It appears big changes are in store for police departments here in Seattle and across America and that should be good for the cops, as well as communities that have suffered from aggressive police tactics.
For too long, too many of the unaddressed social problems in this city, state and country have been dumped on the police. Mental health, drug abuse, homelessness, economic inequality, systemic racism – as a society, we have been content to let the police try to keep the lid on those problems when they boil over, rather than seeking out and paying for more permanent solutions.
Meanwhile, police departments have become militarized and less oriented toward tactics that defuse crisis situations. Some of that is understandable. The criminals are better armed than they used to be and often more organized. Simply to make sure they survive confrontations with armed adversaries, police have been trained to react quickly with lethal force. No time is allowed to determine if an object in someone’s hand is a phone or a gun or if that pistol is a toy or a real threat. Hesitation, experience has shown, can lead to getting yourself killed.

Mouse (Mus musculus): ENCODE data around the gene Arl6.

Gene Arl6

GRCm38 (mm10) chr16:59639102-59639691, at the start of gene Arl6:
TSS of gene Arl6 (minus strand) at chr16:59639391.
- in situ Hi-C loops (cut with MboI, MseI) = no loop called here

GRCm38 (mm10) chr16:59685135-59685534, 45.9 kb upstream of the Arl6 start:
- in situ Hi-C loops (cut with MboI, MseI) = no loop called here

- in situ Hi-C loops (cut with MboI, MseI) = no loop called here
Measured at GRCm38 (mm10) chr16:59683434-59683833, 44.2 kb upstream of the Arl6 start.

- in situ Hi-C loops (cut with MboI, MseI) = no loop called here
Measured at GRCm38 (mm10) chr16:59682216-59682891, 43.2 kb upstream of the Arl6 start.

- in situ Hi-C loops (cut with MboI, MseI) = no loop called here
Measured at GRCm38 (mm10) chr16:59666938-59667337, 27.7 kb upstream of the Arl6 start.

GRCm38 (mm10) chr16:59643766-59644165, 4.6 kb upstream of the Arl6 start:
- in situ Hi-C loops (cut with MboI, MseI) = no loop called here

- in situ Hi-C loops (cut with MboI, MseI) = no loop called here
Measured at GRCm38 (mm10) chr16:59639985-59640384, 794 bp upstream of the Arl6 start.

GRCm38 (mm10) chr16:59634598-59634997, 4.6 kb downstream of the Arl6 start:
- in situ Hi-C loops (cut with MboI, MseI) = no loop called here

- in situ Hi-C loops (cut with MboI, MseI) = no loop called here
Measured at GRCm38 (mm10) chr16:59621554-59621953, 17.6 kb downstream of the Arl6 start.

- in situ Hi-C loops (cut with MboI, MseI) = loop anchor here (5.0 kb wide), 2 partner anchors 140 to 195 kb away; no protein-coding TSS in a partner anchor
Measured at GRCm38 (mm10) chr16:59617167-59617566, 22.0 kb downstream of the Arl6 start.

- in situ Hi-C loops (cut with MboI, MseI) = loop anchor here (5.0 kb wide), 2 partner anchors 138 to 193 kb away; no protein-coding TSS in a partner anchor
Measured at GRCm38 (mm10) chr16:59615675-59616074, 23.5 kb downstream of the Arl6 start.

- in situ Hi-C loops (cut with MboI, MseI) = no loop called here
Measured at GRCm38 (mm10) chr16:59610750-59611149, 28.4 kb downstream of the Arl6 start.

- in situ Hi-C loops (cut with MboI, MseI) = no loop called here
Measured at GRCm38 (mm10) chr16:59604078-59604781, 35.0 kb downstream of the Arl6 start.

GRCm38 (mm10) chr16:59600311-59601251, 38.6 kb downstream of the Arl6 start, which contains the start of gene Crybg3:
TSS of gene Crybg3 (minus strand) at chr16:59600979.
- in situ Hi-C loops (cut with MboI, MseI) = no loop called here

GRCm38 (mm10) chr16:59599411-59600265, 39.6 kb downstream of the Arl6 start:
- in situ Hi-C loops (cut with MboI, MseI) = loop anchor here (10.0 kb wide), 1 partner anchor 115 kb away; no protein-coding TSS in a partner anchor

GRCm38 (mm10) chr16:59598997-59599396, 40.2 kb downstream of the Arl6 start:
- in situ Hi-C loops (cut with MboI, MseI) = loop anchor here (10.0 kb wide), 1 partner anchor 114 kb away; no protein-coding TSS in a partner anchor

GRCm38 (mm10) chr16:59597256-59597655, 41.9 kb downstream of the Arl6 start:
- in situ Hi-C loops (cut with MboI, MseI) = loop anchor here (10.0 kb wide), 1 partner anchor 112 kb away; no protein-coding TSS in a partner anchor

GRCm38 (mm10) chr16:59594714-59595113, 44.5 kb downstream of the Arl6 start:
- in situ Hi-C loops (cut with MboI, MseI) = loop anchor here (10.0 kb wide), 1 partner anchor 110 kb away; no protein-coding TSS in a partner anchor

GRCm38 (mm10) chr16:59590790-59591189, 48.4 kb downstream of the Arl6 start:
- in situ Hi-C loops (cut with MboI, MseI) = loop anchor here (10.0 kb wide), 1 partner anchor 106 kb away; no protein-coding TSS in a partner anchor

The problem with that sort of vigilance is that, when cops are called to intervene in seemingly minor situations, things can escalate and police training kicks in. Imagine if unarmed safety officers had been available in Atlanta last week to deal with an inebriated man, Rayshard Brooks, who had fallen asleep in his car in the middle of a fast food drive-through lane. They probably would have simply driven the guy home. Brooks would have lived to celebrate another birthday with his daughter, and the cop who shot him – in reaction to Brooks resisting being handcuffed and grabbing the officer’s taser – would not have his career destroyed and his liberty threatened by a murder charge.
Establishing a corps of specialists to deal with mentally disturbed people, quarreling couples, drunks and others skirting the edge of the law seems like a smart idea. That would allow police to deal with more serious crime, the job all agree they should do. Of course, that method would not work perfectly. Those unarmed safety officers would inevitably encounter perilous situations that they would be unable to control. Nevertheless, it seems worth a try. The deaths of men and women of color in ambiguous encounters with police must stop, both for the sake of the citizens who might become victims and for the police who should no longer be expected to manage all our social ills.
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